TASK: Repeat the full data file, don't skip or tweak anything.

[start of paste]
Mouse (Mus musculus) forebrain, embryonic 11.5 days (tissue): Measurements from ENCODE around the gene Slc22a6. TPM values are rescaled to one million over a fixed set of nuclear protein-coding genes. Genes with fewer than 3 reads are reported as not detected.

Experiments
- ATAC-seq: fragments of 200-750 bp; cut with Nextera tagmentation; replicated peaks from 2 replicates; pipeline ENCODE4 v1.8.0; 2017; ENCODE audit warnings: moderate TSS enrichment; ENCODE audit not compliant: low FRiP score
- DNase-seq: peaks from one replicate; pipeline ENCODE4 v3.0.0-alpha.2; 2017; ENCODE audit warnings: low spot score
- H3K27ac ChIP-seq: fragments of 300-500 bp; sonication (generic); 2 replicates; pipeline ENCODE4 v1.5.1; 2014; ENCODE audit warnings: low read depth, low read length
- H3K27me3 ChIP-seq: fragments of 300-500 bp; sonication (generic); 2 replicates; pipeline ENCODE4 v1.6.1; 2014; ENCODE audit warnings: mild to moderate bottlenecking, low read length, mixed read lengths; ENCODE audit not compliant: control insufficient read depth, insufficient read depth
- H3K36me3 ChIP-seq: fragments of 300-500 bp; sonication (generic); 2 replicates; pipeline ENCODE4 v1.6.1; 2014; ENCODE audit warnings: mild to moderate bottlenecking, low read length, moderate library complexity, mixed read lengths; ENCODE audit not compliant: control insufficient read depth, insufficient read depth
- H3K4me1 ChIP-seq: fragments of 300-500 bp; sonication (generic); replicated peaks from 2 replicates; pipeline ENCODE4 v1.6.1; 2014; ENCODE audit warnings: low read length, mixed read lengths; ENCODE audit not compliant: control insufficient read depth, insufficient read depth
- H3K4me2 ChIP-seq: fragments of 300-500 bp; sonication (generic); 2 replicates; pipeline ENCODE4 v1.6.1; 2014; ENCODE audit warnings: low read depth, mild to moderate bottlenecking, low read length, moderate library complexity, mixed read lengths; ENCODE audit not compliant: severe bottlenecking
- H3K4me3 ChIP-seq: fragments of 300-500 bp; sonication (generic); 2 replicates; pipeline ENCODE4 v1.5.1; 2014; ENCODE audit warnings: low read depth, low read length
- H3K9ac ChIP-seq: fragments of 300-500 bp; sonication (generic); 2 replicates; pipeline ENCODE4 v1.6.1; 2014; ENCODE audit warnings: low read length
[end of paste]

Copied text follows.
Mouse (Mus musculus) forebrain, embryonic 11.5 days (tissue): Measurements from ENCODE around the gene Slc22a6. TPM values are rescaled to one million over a fixed set of nuclear protein-coding genes. Genes with fewer than 3 reads are reported as not detected.

Experiments
- ATAC-seq: fragments of 200-750 bp; cut with Nextera tagmentation; replicated peaks from 2 replicates; pipeline ENCODE4 v1.8.0; 2017; ENCODE audit warnings: moderate TSS enrichment; ENCODE audit not compliant: low FRiP score
- DNase-seq: peaks from one replicate; pipeline ENCODE4 v3.0.0-alpha.2; 2017; ENCODE audit warnings: low spot score
- H3K27ac ChIP-seq: fragments of 300-500 bp; sonication (generic); 2 replicates; pipeline ENCODE4 v1.5.1; 2014; ENCODE audit warnings: low read depth, low read length
- H3K27me3 ChIP-seq: fragments of 300-500 bp; sonication (generic); 2 replicates; pipeline ENCODE4 v1.6.1; 2014; ENCODE audit warnings: mild to moderate bottlenecking, low read length, mixed read lengths; ENCODE audit not compliant: control insufficient read depth, insufficient read depth
- H3K36me3 ChIP-seq: fragments of 300-500 bp; sonication (generic); 2 replicates; pipeline ENCODE4 v1.6.1; 2014; ENCODE audit warnings: mild to moderate bottlenecking, low read length, moderate library complexity, mixed read lengths; ENCODE audit not compliant: control insufficient read depth, insufficient read depth
- H3K4me1 ChIP-seq: fragments of 300-500 bp; sonication (generic); replicated peaks from 2 replicates; pipeline ENCODE4 v1.6.1; 2014; ENCODE audit warnings: low read length, mixed read lengths; ENCODE audit not compliant: control insufficient read depth, insufficient read depth
- H3K4me2 ChIP-seq: fragments of 300-500 bp; sonication (generic); 2 replicates; pipeline ENCODE4 v1.6.1; 2014; ENCODE audit warnings: low read depth, mild to moderate bottlenecking, low read length, moderate library complexity, mixed read lengths; ENCODE audit not compliant: severe bottlenecking
- H3K4me3 ChIP-seq: fragments of 300-500 bp; sonication (generic); 2 replicates; pipeline ENCODE4 v1.5.1; 2014; ENCODE audit warnings: low read depth, low read length
- H3K9ac ChIP-seq: fragments of 300-500 bp; sonication (generic); 2 replicates; pipeline ENCODE4 v1.6.1; 2014; ENCODE audit warnings: low read length